Issue #190 - January 18, 2019

Anybody has any suggestion for how to buy a parked website? I'm interesting in purchasing but I can't seem to find the owner. Site says its parked with VentralIP Australia but I need to do a WHOIS to find owner. WHOIS says Synergy. But then Synergy says it's owned by VentralIP? Not sure what's happening. Also tried with no success. Any other ideas? Thanks in advance.



Fancy Tree Traversals

(Jan 02) #algorithms

Most of you should be familiar with trees. They are used everywhere. A simple traversal algorithm involves stacks, whether directly or indirectly via recursion. And typically the complexity of traversal is tied to the tree's size. But what if the data structure is designed to make traversing fast? In this article by Davis Ross Silverman we look at two such examples: Threaded and Link Inversion.

How Azure SQL DB Hyperscale Works

(Jan 02) #databases

One way of scaling your database is to separate your SQL Server from its storage and transaction system. That way, even if the server fails for one reason or another, the intent to write to the database is still in the transaction log, which is carried out by the separate system while the failed server is spun up again. This is in essence what Microsoft's Azure SQL DB Hyperscale does and Brent Ozar goes into a lot more details.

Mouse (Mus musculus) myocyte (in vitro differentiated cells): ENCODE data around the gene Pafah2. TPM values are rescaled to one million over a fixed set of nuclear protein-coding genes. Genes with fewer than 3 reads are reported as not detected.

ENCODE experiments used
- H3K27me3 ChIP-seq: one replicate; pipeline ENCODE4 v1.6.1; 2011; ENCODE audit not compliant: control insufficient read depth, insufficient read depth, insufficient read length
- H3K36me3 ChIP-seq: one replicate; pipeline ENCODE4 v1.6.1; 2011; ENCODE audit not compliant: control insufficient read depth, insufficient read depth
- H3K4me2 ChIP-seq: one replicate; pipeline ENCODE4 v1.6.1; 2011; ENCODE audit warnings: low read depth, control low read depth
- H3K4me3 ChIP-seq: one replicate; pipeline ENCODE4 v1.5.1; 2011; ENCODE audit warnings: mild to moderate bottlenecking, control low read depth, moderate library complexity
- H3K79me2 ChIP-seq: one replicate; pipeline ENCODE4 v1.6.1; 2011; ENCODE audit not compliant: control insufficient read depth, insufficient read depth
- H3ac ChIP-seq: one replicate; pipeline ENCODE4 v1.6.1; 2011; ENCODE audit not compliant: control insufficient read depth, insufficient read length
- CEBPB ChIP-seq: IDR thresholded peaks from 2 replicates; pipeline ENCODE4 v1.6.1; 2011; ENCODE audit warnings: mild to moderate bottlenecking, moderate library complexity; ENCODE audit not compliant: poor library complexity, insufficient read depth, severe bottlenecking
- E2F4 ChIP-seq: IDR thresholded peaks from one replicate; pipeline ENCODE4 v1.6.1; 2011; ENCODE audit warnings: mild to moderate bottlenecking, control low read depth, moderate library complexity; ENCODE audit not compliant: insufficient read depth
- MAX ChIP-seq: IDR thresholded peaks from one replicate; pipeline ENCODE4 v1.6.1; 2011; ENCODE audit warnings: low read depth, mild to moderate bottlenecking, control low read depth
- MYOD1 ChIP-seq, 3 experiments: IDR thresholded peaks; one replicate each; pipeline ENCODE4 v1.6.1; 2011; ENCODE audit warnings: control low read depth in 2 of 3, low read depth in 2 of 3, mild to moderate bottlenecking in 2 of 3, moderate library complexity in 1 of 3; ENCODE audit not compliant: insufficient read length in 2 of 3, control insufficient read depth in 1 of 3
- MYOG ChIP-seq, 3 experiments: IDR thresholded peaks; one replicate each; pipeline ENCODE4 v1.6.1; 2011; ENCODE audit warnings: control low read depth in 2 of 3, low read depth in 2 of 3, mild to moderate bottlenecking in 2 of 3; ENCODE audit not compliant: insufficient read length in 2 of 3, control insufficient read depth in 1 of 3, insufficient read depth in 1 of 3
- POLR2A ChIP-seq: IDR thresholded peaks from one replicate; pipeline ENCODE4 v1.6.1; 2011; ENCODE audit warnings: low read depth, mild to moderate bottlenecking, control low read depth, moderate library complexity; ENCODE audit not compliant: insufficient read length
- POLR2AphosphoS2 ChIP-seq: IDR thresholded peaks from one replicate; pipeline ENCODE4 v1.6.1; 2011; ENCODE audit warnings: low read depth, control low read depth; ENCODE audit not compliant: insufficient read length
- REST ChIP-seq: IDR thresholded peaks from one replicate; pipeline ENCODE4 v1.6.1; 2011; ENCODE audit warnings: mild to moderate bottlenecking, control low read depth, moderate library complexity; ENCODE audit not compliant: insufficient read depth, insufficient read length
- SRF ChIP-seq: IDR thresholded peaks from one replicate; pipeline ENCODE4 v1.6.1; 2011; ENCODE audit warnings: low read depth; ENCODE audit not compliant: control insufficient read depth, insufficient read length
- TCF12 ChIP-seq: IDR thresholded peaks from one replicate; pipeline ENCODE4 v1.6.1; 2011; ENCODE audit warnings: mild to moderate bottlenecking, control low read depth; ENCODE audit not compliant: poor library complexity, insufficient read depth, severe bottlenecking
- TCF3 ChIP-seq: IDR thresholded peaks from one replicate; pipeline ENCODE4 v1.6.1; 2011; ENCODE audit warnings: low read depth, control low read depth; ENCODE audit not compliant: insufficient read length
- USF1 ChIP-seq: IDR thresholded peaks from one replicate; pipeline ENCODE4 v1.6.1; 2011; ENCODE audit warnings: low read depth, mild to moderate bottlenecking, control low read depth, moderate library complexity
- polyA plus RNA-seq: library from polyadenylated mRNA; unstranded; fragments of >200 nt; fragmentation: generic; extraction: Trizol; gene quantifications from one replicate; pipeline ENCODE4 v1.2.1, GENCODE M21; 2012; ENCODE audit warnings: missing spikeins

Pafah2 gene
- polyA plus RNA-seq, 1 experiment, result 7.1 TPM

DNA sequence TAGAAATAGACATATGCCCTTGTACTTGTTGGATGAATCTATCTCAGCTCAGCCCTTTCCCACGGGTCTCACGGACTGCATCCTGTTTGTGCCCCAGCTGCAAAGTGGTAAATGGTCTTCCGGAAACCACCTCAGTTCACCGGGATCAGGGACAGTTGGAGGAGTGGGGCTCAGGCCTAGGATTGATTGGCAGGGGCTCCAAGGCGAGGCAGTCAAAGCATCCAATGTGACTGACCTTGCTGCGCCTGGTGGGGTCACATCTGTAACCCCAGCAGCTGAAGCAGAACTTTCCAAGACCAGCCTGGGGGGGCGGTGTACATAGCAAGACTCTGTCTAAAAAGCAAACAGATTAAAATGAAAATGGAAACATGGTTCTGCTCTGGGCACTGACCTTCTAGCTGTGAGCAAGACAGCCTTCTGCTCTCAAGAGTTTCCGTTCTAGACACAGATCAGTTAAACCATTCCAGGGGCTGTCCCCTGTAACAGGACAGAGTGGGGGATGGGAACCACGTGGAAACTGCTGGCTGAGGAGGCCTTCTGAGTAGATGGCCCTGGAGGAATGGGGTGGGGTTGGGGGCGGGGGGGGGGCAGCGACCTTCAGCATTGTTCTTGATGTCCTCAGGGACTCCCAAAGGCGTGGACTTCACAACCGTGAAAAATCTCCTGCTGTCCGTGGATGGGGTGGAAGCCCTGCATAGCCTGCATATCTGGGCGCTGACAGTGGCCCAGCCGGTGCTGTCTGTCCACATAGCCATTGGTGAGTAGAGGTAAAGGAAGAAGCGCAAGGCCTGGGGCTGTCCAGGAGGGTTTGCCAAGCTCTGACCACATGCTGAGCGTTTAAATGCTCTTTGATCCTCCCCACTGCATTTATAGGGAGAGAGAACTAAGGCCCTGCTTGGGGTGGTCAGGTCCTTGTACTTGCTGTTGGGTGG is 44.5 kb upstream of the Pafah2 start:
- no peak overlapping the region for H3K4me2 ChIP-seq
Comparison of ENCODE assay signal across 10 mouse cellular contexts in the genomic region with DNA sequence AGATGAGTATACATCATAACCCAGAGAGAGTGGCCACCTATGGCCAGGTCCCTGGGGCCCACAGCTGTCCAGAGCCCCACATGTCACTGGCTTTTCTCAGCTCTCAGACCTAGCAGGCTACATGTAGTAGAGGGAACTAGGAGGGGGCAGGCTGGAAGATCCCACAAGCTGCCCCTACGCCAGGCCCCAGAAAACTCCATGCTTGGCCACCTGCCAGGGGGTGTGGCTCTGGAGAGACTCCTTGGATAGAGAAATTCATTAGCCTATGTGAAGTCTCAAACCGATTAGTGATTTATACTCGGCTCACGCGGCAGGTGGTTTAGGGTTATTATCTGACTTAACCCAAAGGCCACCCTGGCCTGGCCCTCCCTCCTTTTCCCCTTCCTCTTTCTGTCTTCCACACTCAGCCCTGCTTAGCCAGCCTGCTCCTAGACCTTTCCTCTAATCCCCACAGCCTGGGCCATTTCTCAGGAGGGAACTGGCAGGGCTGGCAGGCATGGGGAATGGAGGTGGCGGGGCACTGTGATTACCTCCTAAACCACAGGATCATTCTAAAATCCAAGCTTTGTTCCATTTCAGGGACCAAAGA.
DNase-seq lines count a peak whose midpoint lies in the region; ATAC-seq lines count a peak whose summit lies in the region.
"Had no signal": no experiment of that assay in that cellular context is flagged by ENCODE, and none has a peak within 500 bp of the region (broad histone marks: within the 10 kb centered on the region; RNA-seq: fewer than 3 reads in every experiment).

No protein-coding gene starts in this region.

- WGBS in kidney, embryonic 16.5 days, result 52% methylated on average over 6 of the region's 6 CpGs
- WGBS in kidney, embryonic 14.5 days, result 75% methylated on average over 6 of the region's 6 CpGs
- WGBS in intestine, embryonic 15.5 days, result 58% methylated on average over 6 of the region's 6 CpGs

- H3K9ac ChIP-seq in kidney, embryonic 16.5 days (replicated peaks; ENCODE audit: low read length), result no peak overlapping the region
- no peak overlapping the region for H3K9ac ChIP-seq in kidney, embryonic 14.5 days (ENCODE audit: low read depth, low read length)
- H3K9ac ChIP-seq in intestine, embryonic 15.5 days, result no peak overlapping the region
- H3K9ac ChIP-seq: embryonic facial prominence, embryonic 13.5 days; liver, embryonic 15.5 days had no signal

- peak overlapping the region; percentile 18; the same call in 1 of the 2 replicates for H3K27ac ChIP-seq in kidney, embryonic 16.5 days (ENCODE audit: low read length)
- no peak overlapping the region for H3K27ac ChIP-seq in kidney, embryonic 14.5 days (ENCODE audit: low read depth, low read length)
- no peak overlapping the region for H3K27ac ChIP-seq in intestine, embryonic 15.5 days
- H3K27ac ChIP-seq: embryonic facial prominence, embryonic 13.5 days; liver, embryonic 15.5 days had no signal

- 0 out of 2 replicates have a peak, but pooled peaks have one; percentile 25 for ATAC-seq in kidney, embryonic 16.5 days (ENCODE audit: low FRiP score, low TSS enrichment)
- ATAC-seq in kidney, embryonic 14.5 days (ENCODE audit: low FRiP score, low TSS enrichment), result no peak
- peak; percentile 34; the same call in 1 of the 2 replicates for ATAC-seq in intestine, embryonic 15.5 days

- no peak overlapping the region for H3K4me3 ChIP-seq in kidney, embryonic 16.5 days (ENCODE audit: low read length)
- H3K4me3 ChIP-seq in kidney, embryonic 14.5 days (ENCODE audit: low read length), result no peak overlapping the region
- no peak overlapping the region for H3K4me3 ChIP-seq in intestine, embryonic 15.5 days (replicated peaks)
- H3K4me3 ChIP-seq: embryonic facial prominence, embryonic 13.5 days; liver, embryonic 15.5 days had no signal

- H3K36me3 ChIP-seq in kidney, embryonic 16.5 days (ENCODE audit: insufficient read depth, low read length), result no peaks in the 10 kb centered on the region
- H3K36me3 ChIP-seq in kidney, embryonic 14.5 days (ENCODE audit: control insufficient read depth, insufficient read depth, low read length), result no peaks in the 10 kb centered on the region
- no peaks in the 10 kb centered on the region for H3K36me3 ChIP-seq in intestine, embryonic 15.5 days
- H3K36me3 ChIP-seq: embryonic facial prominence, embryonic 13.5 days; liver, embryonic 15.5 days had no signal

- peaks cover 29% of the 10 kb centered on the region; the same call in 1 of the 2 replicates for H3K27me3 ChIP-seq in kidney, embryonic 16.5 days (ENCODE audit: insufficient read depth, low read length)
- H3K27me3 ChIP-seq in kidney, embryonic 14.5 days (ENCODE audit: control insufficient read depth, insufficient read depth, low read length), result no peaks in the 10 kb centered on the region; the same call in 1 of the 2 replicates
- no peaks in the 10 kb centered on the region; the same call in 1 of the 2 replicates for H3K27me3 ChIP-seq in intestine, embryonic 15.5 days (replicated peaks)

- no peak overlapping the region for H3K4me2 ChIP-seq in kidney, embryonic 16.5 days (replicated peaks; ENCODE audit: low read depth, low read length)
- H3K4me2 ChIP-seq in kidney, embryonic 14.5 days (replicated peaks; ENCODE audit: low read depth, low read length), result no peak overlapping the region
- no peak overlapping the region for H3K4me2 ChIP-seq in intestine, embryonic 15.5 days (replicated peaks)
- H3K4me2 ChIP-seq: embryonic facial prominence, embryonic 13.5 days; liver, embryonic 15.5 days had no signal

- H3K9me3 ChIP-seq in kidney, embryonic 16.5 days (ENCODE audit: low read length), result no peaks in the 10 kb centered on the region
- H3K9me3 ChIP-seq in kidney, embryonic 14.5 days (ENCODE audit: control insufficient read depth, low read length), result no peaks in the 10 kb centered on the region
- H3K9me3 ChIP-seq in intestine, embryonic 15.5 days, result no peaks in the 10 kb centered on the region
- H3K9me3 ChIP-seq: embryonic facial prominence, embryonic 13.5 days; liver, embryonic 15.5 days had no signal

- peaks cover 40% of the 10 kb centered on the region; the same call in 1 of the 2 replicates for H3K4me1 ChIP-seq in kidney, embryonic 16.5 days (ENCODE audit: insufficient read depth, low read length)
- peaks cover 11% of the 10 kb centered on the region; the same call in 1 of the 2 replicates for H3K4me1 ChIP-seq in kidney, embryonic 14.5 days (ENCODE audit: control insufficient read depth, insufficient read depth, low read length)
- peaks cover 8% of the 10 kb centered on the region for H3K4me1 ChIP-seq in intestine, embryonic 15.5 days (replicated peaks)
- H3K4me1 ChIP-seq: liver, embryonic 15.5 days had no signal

Using TypeScript transforms to enrich runtime code

(Jan 02) #typescript

Babel has enabled a plethora of new JavaScript languages (dialects?) by opening the JS parser. Up until now, Typescript was not one of them, so developers had to choose either Babel and supported languages, or TypeScript. This changed recently by the introduction of TypeScript Transforms. In this article Florian Rappl goes through the motivations behind this feature, how it works and what it does.

Programming language of the day: F*. "F* (pronounced F star) is a general-purpose functional programming language with effects aimed at program verification. It puts together the automation of an SMT-backed deductive verification tool with the expressive power of a proof assistant based on dependent types. After verification, F* programs can be extracted to efficient OCaml, F#, or C code. This enables verifying the functional correctness and security of realistic applications. The main ongoing use case of F* is building a verified, drop-in replacement for the whole HTTPS stack in Project Everest."

And that's it for today! Discuss this issue at our subreddit r/morningcupofcoding.

Did you like what you read? Let us know by clicking one of the links below.

Liked - Disliked

I hope you enjoyed reading the latest issue of Morning Cup of Coding. If you did, consider supporting it by becoming a patron (Patreon), buying me a coffee (PayPal), donating anonymously (coinbase), or purchasing an MCC mug (RedBubble); it helps me keep this going.


Copyright © 2019 Human Readable Publications, All rights reserved.

Want to change how you receive these emails?
You can update your preferences or unsubscribe from this list.